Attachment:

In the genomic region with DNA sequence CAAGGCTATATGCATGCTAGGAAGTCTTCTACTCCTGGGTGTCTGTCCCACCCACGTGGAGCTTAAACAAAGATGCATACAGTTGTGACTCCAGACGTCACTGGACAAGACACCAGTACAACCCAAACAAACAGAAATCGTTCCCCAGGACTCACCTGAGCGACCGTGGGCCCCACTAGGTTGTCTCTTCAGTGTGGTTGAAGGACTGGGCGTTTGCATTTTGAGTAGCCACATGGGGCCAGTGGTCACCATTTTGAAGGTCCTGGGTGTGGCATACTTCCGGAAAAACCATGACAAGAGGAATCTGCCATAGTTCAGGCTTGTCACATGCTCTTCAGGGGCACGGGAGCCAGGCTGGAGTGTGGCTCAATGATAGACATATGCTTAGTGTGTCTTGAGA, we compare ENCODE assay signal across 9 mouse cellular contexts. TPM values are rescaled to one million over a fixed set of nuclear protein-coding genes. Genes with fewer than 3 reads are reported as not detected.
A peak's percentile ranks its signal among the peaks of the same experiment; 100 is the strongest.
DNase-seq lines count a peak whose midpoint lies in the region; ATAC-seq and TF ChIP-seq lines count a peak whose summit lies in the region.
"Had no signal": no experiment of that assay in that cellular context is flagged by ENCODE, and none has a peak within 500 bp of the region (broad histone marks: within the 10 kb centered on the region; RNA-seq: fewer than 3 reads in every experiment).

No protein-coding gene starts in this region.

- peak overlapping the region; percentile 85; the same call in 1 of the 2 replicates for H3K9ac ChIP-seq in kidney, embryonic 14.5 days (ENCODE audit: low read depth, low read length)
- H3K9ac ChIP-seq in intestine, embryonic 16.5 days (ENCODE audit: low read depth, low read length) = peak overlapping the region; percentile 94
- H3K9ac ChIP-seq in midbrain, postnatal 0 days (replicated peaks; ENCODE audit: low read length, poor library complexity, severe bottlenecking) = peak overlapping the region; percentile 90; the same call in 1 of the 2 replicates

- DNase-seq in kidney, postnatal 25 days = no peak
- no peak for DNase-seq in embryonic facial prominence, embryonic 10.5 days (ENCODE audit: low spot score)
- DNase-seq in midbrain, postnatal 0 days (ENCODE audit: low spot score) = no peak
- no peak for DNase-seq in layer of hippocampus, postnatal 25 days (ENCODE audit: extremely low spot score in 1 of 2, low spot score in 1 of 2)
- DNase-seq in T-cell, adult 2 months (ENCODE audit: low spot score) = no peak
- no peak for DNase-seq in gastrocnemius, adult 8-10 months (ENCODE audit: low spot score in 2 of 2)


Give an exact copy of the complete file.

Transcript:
In the genomic region with DNA sequence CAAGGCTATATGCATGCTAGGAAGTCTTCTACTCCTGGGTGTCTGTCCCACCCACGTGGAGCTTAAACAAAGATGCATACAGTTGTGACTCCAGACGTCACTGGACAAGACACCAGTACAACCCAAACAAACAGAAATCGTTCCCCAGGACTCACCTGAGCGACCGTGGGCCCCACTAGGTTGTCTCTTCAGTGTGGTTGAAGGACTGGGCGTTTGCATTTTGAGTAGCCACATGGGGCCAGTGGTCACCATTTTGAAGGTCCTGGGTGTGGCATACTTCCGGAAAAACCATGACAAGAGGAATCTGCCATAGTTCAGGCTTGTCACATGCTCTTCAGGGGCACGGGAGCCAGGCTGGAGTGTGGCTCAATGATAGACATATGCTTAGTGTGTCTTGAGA, we compare ENCODE assay signal across 9 mouse cellular contexts. TPM values are rescaled to one million over a fixed set of nuclear protein-coding genes. Genes with fewer than 3 reads are reported as not detected.
A peak's percentile ranks its signal among the peaks of the same experiment; 100 is the strongest.
DNase-seq lines count a peak whose midpoint lies in the region; ATAC-seq and TF ChIP-seq lines count a peak whose summit lies in the region.
"Had no signal": no experiment of that assay in that cellular context is flagged by ENCODE, and none has a peak within 500 bp of the region (broad histone marks: within the 10 kb centered on the region; RNA-seq: fewer than 3 reads in every experiment).

No protein-coding gene starts in this region.

- peak overlapping the region; percentile 85; the same call in 1 of the 2 replicates for H3K9ac ChIP-seq in kidney, embryonic 14.5 days (ENCODE audit: low read depth, low read length)
- H3K9ac ChIP-seq in intestine, embryonic 16.5 days (ENCODE audit: low read depth, low read length) = peak overlapping the region; percentile 94
- H3K9ac ChIP-seq in midbrain, postnatal 0 days (replicated peaks; ENCODE audit: low read length, poor library complexity, severe bottlenecking) = peak overlapping the region; percentile 90; the same call in 1 of the 2 replicates

- DNase-seq in kidney, postnatal 25 days = no peak
- no peak for DNase-seq in embryonic facial prominence, embryonic 10.5 days (ENCODE audit: low spot score)
- DNase-seq in midbrain, postnatal 0 days (ENCODE audit: low spot score) = no peak
- no peak for DNase-seq in layer of hippocampus, postnatal 25 days (ENCODE audit: extremely low spot score in 1 of 2, low spot score in 1 of 2)
- DNase-seq in T-cell, adult 2 months (ENCODE audit: low spot score) = no peak
- no peak for DNase-seq in gastrocnemius, adult 8-10 months (ENCODE audit: low spot score in 2 of 2)